Mr. Speaker, I would first like to congratulate my colleague from Drummond on his excellent speech. Bravo!
I am pleased to rise today to speak to this motion, which concerns the short- and long-term future of CBC/Radio-Canada.
On March 25, the corporation's president and CEO, Mr. Lacroix, announced that 800 full-time positions would be eliminated between May and September, including 335 at the French network. This amounts to a loss of around 8% of the corporation's workforce across Canada.
The positions are being cut because of rapidly declining advertising revenues owing to the difficult economic situation, rising production costs and aging infrastructure.
Unfortunately, I have to point out that it is rather odd, even paradoxical, that the Liberal Party is behind this motion today. During the final years they were in power, successive Liberal governments refused to index CBC/Radio-Canada's budget. In the 1990s, they even cut its budget repeatedly, most notably in 1998, when they slashed it by $94 million.
More recently, on February 1, 2005, a newspaper in the greater Montreal area wrote the following:
Yesterday, all the CBC/Radio-Canada news anchors sounded the alarm. They do not accept the new $4 million cuts to the news sector.
They were all there, saddened and asking Prime Minister Paul Martin and minister Liza Frulla to be receptive.
Those people are not Conservatives.
In constant dollars, that is, taking inflation into consideration, the CBC's budget under the Liberals went from $900 million to $708 million. This means that the Liberals are also directly responsible for the state of the CBC's infrastructure and partially responsible for the current crisis that is shaking the corporation. The tabling of this motion by the Liberal Party once again shows the political hypocrisy that is so ingrained in that party. This way of doing things is not the exception for the Liberal Party. It is its trademark.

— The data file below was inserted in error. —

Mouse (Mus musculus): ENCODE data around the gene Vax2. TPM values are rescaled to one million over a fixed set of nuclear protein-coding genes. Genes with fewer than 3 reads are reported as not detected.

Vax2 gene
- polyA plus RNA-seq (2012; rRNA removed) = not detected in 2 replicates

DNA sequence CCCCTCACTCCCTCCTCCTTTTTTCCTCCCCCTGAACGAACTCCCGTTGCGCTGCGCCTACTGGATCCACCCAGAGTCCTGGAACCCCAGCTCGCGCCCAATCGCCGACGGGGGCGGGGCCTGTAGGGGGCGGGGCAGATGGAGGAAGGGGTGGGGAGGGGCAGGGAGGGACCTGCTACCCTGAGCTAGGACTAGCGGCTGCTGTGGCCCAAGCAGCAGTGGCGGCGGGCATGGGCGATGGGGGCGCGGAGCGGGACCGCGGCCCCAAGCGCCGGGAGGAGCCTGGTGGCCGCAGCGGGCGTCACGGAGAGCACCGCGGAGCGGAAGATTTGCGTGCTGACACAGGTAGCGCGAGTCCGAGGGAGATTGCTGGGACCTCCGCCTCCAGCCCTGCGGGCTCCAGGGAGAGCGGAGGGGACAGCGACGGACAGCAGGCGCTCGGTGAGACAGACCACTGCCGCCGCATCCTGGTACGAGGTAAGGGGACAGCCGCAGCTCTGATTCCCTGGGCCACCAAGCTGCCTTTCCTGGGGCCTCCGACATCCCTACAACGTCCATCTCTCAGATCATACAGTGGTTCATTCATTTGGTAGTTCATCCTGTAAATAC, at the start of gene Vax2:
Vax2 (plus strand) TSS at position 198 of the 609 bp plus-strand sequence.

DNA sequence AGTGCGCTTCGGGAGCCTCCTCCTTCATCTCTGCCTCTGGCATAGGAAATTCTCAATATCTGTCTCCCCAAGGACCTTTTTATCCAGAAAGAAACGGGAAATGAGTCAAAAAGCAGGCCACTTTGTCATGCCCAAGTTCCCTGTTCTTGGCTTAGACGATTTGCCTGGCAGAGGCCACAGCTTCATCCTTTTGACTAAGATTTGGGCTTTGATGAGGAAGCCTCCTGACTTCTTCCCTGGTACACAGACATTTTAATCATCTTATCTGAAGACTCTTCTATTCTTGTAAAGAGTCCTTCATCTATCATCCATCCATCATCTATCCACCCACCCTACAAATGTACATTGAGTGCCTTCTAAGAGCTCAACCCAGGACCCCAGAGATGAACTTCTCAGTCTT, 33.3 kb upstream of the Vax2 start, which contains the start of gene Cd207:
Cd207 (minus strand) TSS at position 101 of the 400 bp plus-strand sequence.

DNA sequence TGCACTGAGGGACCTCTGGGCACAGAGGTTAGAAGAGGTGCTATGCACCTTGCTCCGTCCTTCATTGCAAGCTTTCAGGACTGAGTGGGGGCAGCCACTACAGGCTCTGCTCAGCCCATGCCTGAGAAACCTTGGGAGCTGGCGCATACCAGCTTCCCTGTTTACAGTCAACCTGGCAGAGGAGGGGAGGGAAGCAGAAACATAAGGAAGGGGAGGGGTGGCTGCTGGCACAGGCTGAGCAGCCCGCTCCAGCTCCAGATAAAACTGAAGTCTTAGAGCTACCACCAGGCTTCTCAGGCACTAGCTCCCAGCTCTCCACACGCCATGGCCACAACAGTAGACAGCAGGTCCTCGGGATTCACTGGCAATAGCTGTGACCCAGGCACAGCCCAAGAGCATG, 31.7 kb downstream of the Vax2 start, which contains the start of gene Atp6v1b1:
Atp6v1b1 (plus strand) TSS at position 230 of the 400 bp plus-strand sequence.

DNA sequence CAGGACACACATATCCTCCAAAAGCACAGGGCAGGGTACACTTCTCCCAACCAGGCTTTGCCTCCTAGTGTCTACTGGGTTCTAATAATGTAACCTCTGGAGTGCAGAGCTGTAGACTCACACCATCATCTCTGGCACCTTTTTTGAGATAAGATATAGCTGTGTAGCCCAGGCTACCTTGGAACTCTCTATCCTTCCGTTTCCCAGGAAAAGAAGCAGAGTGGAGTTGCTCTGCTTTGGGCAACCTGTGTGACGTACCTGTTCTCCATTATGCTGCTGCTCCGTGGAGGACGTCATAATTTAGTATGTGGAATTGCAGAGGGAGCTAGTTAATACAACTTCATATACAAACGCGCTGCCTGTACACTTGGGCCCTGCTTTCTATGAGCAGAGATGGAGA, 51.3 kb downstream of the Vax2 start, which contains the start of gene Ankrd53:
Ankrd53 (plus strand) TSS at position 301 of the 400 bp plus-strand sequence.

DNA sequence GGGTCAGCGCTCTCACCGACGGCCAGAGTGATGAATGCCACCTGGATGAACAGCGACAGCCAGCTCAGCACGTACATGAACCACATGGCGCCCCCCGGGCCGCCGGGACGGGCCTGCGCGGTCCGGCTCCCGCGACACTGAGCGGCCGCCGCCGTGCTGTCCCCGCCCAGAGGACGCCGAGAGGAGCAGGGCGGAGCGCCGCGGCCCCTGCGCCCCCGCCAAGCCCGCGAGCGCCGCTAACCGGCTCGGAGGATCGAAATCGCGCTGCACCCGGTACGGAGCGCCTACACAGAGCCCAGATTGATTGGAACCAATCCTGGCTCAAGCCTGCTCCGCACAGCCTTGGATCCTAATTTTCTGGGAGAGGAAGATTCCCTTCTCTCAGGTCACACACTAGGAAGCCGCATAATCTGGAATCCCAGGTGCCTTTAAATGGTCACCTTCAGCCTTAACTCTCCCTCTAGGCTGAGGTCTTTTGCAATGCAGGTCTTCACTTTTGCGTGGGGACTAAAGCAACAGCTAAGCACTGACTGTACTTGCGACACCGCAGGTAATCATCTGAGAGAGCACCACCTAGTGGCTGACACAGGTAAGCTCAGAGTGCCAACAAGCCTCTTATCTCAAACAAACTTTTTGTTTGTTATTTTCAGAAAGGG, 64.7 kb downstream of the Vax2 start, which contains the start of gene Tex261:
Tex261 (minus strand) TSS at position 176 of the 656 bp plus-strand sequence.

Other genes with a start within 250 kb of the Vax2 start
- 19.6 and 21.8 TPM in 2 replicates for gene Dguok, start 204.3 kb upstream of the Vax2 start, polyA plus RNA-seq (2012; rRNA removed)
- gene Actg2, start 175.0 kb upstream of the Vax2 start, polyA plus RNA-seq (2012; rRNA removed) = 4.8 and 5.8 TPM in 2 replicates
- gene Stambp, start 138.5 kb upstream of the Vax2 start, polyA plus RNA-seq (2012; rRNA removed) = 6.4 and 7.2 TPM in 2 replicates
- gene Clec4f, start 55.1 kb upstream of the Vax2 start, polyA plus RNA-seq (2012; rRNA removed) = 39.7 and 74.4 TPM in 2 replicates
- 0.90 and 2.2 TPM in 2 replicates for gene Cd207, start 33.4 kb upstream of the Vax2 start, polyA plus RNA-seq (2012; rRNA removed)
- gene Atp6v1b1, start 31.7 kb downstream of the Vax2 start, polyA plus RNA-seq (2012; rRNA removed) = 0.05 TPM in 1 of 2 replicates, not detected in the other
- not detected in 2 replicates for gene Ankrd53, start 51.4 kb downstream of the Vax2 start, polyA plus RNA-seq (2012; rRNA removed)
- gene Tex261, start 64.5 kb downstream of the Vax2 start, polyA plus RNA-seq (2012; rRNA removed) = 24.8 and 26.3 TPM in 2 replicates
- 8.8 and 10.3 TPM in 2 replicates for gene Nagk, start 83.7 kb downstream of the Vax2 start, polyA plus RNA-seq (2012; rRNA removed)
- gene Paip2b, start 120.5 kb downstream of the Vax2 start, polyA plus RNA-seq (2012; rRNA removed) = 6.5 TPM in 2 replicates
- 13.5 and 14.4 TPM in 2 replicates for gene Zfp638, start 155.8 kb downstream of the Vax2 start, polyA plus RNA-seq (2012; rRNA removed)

I will provide an example that affects me directly, because it is happening in my riding, and also in other Montreal ridings. I am referring to the noise caused by aircraft, ever since flights were moved from Mirabel to Dorval. In Ahuntsic we are disturbed by the noise of these aircraft. That is also the case in Saint-Laurent and, oddly enough, in Lachine as well. It is rather funny to see some Liberal members cry wolf regarding the noise made by aircraft, considering that they are directly responsible for this unacceptable situation, which prevails in several ridings in Montreal. That is a small example, but I could give other ones. This shows why, when we look at the facts, both Quebeckers and Canadians are disappointed by the Liberals.
But let us get back to the main issue, namely, the financial crisis that the corporation is facing. The CBC has to deal with a shortfall of $171 million. The corporation's management has confirmed that it asked for the government's assistance, but the government refused to help. It merely authorized the CBC to benefit from the proceeds generated by the sale of some of its assets. Such a sale would take place at the worst moment, in the midst of an economic crisis. It is claimed that these assets are worth about $125 million, but one wonders how much the corporation will get for them, in the context of the economic crisis. It is obvious that this sale will mortgage the corporation's future. The sad thing in all this is that the government prefers to invest huge amounts of money in military equipment and war, rather than preserving jobs in Canada and in Quebec. That is the reality and that is unacceptable. This government does not understand anything and it continues on its military path.
I would point out that 85% of these cuts will affect television and 13.5% will affect radio. For example, in Montreal, the cuts will mean the loss of approximately 250 jobs, including 85 in news programming. In Quebec City, about 15 jobs will be lost as a result of the cuts, and the local noon program will disappear altogether. That means two and a half fewer hours of news from Quebec City every week, beginning June 29. The 6 p.m. news program, Téléjournal Québec, will be shortened by 30 minutes from June 29 to September 4, and return to 60 minutes in the fall. We are seeing real cuts to news and jobs. In addition to the people who will be left without a job, Canadians will also see a reduction in the amount of information they receive. This reminds of what happened with TQS.
Mr. Lacroix said that, beyond the CBC's walls, these cuts will also “dramatically” affect independent producers. The broadcaster has insisted that they reduce their production costs by 10% to 25%, which most have agreed to do.
We can therefore assume that a lot more than 800 jobs will be eliminated, if we include jobs outside the CBC, that is, jobs with private producers.